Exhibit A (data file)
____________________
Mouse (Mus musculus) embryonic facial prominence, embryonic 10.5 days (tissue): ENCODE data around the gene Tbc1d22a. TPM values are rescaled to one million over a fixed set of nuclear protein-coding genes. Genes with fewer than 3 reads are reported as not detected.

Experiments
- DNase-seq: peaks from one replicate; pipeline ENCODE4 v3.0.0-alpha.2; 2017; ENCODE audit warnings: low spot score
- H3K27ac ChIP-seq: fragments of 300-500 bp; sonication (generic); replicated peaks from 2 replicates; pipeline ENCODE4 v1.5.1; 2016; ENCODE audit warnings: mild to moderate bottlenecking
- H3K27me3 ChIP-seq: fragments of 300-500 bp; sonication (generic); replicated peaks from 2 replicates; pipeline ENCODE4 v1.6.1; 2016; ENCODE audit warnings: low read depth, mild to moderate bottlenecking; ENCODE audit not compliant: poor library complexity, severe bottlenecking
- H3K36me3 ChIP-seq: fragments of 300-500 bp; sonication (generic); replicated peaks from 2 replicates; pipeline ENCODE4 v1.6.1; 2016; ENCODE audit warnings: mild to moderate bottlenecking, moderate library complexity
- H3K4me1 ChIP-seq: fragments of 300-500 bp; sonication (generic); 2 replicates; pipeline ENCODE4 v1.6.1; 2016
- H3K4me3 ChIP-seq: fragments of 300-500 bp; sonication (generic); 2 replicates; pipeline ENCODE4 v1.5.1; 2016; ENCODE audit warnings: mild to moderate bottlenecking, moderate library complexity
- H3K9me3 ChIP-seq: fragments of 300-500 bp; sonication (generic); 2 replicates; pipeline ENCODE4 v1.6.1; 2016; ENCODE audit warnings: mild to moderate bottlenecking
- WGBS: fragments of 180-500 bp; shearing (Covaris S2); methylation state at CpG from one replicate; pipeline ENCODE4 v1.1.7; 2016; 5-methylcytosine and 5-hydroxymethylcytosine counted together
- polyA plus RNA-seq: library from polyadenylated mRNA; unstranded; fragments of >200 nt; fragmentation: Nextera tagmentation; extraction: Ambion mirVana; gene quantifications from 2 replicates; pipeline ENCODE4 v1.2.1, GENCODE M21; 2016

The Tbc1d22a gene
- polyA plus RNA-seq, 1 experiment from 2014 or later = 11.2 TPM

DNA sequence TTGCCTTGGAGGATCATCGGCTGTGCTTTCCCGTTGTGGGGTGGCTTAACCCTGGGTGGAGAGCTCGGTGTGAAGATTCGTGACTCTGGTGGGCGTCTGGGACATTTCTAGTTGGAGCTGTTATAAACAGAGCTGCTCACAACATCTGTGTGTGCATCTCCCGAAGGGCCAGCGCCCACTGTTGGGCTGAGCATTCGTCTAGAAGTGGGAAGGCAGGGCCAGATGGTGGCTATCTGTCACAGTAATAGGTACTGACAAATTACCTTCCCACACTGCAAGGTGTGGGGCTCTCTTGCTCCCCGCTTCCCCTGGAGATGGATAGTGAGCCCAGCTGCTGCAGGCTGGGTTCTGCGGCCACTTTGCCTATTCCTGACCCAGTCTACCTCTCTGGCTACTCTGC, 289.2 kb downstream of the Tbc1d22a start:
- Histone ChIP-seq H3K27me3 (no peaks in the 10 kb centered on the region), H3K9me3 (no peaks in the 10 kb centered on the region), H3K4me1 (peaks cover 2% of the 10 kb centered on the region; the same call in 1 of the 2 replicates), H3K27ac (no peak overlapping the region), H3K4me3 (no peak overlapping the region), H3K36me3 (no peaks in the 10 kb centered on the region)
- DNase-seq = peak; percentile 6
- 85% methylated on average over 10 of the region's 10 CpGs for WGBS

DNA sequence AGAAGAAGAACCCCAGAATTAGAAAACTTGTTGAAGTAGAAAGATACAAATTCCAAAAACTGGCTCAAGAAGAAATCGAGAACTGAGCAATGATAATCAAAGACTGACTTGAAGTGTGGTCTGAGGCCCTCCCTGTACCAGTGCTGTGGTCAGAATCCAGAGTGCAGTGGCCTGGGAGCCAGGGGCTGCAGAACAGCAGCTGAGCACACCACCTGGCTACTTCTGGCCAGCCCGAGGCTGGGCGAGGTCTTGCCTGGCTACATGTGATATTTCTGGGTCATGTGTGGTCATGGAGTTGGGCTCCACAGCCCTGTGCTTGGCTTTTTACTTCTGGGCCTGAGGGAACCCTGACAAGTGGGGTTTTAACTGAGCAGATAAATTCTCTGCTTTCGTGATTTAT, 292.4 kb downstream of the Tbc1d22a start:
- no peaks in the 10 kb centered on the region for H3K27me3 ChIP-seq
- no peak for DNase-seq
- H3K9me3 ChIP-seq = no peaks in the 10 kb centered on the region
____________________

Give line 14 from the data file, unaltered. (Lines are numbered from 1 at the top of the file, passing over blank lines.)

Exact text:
DNA sequence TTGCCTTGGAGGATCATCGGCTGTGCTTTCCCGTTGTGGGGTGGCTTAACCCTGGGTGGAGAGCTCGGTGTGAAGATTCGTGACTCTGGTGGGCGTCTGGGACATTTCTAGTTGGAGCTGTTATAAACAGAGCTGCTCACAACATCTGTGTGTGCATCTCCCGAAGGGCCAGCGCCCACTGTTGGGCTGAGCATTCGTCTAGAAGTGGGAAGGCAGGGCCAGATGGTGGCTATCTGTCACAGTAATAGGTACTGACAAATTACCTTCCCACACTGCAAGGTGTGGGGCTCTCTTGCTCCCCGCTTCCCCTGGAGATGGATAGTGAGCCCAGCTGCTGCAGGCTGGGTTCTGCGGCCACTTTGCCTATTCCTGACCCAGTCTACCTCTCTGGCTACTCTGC, 289.2 kb downstream of the Tbc1d22a start: